Written by Robert Kaplow

 Directed by Richard Linklater

Christian McKay, Zav Ephron, Clare Danes




Me and Orson Welles





It’s a rare film that can capture the unique magic of the theatre.  “All About Eve” is one; I’m not sure there’s been another until this brand-new Richard Linklater film “Me and Orson Welles.”  The film is set during one week in 1937, when Welles’s troupe of Mercury Players is confronting the imminent opening of their first production, Shakespeare’s “Julius Caesar.”  Like many of his later productions, Welles has in fact cut Caesar out of this one, but no matter.  What does matter is the intensity, the constant sparks that he’s generated among all his players.  The show is set in Mussolini’s Italy – not Rome – and has many unspoken references to fascism.


We see much of this through the eyes of a stage-struck high-school kid named Richard Samuels (played by Zac Efron,) who tries hard but vainly to play the role Welles has assigned him.  In the meantime he first finds a girl – a poet whom he picks up at the 42nd-street library, but he then drops her for the older woman who mans the box office for Welles – Sonja Jones (played with sexy wit and infinitely more sophisticated smarts by Clare Danes).  She initiates Richard into sex, but then, like most 17-year-olds in that situation, he falls in love with her.  He has a lot to learn.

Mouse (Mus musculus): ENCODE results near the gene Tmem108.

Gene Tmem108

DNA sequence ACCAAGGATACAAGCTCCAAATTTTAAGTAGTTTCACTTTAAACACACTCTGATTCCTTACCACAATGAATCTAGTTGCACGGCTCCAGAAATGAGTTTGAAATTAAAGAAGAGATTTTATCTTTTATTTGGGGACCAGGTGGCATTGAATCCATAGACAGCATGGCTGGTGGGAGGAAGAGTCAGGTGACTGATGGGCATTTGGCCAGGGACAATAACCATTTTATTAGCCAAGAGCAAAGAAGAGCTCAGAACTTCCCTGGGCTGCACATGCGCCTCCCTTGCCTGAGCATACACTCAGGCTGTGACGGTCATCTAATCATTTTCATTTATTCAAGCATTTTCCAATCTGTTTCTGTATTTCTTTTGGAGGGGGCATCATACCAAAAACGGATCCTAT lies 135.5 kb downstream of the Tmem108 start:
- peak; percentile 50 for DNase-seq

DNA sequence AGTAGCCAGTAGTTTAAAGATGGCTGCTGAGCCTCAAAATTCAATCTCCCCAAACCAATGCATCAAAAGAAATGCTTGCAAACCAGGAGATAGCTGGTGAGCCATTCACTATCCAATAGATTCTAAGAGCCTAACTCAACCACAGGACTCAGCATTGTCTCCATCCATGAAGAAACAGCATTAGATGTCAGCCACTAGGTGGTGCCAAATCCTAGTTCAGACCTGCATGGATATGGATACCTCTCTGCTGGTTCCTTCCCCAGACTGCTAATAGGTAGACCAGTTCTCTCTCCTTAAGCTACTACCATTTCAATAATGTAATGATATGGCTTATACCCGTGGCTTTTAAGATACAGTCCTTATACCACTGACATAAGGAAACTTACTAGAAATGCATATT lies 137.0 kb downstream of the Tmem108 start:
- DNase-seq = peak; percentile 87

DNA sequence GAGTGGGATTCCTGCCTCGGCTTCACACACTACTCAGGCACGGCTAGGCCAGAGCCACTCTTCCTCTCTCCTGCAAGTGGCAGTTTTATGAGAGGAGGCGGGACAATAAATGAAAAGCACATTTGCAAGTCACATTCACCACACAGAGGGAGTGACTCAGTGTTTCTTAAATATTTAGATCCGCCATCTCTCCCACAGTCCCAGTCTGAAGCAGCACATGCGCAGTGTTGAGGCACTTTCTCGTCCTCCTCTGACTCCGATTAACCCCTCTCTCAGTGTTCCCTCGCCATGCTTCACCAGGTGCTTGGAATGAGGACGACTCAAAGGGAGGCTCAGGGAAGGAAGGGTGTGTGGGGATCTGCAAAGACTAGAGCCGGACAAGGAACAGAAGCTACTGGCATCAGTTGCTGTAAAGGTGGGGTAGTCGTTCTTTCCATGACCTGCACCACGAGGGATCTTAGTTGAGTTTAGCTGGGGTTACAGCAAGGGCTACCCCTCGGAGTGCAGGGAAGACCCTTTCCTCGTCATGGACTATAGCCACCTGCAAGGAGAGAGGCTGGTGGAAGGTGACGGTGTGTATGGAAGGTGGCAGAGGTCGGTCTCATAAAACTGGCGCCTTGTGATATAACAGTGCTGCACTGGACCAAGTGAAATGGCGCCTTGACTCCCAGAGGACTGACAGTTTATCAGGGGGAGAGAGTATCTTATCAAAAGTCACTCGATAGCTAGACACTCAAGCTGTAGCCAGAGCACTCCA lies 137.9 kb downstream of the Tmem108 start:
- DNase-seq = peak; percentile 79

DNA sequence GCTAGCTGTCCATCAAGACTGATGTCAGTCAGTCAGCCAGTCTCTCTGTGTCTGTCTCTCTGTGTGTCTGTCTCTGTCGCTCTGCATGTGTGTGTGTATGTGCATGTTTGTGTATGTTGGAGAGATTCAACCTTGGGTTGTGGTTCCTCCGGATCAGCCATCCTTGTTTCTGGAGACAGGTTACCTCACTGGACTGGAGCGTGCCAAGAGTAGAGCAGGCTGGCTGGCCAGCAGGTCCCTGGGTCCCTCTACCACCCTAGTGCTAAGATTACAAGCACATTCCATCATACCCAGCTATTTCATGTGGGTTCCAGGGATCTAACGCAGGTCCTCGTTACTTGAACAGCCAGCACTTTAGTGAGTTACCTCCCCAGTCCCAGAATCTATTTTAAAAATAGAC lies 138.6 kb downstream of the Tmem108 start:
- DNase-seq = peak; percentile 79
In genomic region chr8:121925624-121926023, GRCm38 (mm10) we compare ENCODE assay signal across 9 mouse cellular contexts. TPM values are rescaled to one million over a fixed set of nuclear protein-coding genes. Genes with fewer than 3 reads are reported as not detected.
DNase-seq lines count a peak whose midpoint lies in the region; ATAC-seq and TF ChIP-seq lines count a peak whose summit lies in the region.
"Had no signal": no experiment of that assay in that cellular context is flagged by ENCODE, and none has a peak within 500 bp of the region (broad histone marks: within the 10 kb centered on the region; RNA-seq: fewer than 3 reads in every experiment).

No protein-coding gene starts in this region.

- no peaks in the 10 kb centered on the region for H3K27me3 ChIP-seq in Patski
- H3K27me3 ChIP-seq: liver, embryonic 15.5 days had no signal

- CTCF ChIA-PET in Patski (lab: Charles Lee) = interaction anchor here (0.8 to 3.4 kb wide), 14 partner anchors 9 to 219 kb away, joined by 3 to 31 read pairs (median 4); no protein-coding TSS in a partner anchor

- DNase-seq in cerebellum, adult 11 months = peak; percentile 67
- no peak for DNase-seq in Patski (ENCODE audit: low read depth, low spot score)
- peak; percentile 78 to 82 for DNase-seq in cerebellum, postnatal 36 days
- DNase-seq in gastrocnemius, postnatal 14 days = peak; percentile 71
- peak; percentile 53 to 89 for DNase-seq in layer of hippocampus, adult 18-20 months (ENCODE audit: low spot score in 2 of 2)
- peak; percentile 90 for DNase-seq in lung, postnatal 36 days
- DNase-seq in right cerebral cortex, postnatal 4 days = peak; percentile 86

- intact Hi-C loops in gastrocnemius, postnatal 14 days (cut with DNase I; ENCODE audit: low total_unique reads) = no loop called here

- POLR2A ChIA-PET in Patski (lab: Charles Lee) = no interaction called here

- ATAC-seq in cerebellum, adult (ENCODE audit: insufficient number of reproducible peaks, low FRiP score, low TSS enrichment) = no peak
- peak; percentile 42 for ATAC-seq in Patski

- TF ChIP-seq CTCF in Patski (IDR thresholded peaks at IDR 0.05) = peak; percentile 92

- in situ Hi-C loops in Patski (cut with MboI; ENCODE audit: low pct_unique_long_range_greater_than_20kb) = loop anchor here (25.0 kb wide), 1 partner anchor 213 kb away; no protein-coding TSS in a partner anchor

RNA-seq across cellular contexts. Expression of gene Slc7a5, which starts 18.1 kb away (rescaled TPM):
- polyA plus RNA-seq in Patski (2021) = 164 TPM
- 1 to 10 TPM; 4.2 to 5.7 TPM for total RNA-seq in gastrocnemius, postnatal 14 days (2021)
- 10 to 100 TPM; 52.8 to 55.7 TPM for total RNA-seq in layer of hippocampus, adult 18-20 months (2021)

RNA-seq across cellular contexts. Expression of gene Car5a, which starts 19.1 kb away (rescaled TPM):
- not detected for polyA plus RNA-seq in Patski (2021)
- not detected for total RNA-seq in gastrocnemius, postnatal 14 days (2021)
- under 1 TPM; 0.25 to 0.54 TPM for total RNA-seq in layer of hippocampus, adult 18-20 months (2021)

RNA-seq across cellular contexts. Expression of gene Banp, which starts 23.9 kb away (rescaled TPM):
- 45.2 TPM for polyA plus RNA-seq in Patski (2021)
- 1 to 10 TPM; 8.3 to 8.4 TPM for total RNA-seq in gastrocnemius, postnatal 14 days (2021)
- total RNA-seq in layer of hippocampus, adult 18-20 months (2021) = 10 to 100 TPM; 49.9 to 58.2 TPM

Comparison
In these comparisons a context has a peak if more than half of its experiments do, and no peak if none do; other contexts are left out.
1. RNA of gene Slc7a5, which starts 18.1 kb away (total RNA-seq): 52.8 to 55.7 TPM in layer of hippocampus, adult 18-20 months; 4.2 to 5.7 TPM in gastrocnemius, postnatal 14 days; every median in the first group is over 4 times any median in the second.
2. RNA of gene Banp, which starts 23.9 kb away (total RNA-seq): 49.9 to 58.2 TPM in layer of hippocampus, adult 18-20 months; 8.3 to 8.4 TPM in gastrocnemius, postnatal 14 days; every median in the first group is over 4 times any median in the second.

But the person who holds it all together is Welles himself, played with delicious brio and unmatched confidence by Christian McKay, an almost unknown British actor whom Linklater found and who is perfect in every way as Welles.  The fact that he doesn’t look quite like Welles doesn’t matter; this is Welles exactly as we would like to remember him.  He commands the stage, he commands his troupe, he has that wonderfully imperious voice that simply cannot be ignored.  And then, after many trials and tribulations, we see the last scenes of “Caesar,” and the triumph of great theatre as the audience comes to their feet as they do when they feel the presence of greatness.  It happens only in live productions, of course; film, for example, is already set and in the can long before people can see it; only in music, opera, dance and theatre can these moments be savored.  This is one of them.  “Me and Orson Welles” is now playing in Spokane at the Magic Lantern Theatre.